Try to save the nation from the approaching crisis of unsustainable spending on Social Security and Medicare, and the demagogues will come at you with the lie of how you would force poor, old Joe to eat dog food. Or, more imaginatively, they may show a video of granny meeting her end as someone shoves her wheelchair off a cliff. Some reformers then may hide, but not Alan Simpson. He fights back.
Simpson is the former Republican senator from Wyoming who co-chaired President Barack Obama's bipartisan deficit and debt commission with Erskine Bowles, a White House chief of staff under President Bill Clinton. The two made some superb recommendations to cut spending (Democrats booed) and reform taxes (Republicans booed) only to be mostly ignored by politicians putting career before country or failing to grasp that no compromise meant no solution.
Simpson and Bowles were especially able in figuring out a way to avert Social Security's suicidal trajectory through gradually slowing the growth in benefits without reducing current benefits. They would also slowly raise retirement ages as well as have the best-off among us contribute more to payroll taxes, but no, no, many times no to all of this, screeched some firebrands.
The vitriol caught on. When Simpson was recently in Oakland, Calif., a seniors group, California Alliance for Retired Americans, handed out flyers saying, "Bowles! Simpson! Stop using the deficit as a phony excuse to gut our Social Security!" Simpson wrote the group a letter, not just any letter, but an endlessly quotable letter taking special umbrage at the flyers' photos of young people. These are the ones, he said, who would "get gutted while you continue to push your blather and drivel."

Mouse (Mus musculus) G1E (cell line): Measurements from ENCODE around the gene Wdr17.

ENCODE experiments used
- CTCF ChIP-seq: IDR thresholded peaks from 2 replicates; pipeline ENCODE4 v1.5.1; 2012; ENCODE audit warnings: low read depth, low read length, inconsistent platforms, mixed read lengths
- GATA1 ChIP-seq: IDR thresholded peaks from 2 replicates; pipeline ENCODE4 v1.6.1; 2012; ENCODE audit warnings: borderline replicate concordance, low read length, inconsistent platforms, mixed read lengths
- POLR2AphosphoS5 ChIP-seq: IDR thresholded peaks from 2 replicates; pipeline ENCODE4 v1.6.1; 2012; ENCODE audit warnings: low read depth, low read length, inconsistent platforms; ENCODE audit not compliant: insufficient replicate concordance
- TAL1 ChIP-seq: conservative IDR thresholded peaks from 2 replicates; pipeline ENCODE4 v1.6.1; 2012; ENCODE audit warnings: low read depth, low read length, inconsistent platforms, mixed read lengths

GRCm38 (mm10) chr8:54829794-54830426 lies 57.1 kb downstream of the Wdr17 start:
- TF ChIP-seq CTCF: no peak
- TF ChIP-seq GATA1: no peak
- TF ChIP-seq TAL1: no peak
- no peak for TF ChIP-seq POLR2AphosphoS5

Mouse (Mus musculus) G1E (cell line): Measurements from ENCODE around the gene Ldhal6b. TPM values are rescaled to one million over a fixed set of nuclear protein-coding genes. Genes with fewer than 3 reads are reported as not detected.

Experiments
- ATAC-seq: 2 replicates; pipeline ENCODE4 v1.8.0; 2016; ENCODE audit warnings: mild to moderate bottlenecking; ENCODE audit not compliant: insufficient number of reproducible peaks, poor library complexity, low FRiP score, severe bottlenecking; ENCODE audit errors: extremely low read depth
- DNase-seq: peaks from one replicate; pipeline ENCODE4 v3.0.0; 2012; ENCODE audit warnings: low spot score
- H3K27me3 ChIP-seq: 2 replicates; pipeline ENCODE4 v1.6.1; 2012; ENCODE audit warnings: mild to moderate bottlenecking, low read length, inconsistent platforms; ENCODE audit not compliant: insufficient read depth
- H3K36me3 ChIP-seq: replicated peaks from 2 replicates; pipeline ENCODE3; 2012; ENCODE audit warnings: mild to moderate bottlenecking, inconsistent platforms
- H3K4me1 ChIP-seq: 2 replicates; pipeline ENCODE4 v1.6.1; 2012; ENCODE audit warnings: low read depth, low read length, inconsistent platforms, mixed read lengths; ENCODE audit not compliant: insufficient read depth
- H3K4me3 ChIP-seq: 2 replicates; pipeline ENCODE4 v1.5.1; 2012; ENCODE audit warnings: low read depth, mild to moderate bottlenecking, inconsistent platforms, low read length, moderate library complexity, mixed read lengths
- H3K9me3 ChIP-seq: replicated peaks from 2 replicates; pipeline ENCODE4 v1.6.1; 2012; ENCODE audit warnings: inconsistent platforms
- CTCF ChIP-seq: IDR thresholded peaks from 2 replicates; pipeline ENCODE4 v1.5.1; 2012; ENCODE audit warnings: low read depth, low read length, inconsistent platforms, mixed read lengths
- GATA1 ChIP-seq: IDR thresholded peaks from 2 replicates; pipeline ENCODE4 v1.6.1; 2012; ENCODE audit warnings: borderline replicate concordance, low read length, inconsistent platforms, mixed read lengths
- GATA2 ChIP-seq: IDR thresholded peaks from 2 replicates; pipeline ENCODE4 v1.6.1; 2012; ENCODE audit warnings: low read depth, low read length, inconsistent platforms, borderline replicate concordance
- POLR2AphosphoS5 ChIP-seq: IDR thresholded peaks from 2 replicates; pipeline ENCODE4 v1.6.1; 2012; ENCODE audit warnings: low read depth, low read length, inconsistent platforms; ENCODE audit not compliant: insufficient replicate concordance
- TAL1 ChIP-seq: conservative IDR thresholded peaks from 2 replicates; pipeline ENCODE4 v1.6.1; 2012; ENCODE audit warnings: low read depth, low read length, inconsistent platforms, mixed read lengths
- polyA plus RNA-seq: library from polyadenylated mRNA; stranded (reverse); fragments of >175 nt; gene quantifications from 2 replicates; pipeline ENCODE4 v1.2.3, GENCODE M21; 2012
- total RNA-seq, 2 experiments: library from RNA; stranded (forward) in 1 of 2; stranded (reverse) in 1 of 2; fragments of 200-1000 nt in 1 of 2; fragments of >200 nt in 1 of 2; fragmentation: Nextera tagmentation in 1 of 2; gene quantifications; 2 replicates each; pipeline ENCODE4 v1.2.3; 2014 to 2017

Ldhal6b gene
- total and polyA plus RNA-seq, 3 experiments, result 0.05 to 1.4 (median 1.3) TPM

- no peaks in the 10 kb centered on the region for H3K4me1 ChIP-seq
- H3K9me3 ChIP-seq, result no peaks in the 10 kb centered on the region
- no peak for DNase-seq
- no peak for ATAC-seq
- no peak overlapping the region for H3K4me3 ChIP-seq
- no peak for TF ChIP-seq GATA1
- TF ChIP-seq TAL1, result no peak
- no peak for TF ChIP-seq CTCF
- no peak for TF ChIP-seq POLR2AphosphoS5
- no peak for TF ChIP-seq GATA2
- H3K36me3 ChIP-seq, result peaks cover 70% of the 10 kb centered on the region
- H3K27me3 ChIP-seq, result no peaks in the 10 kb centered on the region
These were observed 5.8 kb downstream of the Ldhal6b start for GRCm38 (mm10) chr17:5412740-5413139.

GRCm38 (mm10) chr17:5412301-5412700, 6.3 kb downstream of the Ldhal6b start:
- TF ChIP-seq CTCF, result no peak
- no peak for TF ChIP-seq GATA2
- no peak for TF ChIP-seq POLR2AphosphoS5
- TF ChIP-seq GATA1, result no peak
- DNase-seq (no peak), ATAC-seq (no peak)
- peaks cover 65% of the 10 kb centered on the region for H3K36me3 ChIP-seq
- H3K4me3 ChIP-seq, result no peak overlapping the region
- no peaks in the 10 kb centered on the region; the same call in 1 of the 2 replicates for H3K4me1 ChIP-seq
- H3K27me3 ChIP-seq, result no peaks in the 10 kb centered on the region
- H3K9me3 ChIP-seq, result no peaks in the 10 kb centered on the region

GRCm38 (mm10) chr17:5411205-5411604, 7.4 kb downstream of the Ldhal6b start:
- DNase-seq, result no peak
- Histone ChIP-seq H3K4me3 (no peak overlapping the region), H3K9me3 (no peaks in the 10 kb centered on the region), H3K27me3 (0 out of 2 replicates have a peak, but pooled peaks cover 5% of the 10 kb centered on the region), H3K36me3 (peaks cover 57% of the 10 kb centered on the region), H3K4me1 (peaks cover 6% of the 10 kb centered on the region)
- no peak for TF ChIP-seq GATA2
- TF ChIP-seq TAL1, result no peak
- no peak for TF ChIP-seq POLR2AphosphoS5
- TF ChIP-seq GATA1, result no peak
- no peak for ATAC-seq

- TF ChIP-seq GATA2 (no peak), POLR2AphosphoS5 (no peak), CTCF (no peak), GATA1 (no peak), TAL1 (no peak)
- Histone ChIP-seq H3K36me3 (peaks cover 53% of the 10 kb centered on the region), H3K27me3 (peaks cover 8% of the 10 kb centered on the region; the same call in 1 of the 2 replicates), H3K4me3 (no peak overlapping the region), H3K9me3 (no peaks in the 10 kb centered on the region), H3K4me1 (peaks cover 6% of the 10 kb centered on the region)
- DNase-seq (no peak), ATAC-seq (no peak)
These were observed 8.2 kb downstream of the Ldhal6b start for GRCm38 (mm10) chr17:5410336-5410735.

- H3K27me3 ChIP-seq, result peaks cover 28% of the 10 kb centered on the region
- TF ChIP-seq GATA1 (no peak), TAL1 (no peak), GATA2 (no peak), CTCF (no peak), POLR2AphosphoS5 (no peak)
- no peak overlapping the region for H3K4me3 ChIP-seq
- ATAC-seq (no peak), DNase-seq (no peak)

"What a wretched group of seniors you must be to use the faces of the very people we are trying to save while the 'greedy geezers' like you use them as a tool and a front for your nefarious bunch of crap."
Simpson made it clear he had little use for those who use "emotion" on the issue while grasping little if anything about ominous predictions by Social Security trustees or what was in the Simpson-Bowles report. As they nastily attacked the 80-year-old ex-senator, leftists responded that he sure was vicious to these old people.
I support him. Sure, he could have been cooler, more civil, but being a pussycat is no longer acceptable when so many agitate so successfully on the side of ruination. Entitlement spending is a tipping point issue, one that could visit catastrophe on us, as was observed in precise arithmetical terms this month in a report from the Congressional Budget Office.
It said deficits over the past few years have been the highest since World War II. By the end of this year, the federal government's publicly held debt will amount to 70 percent of the economy, the highest since 1945, the year after the war. Without significant policy changes, the CBO worried, the debt will keep going up drastically and investors could get so nervous that they would jack up interest rates beyond the government's ability to borrow. That would be run-for-the-exits time.
Because of the aging of the baby boomers, Medicare, Medicaid and Social Security are chief culprits here, the CBO explained, predicting their cost could grow from some 10 percent of the economy today to 16 percent in another 25 years. For the past 40 years, the CBO notes, total federal spending has been just 18.5 percent of the economy.
As early as 13 years down the road, the CBO has previously stated, health entitlements, Social Security and increasing interest payments on growing debt could consume all tax revenues.
These are the sorts of outcomes those seniors in Oakland would confer on the nation with their ideas, which include expanding Social Security, and they have loads of company.
Let's the rest of us join Simpson in fighting the wretches.
Jay Ambrose, formerly Washington director of editorial policy for Scripps Howard newspapers and the editor of dailies in El Paso, Texas, and Denver, is a columnist living in Colorado. He can be reached at SpeaktoJay@aol.com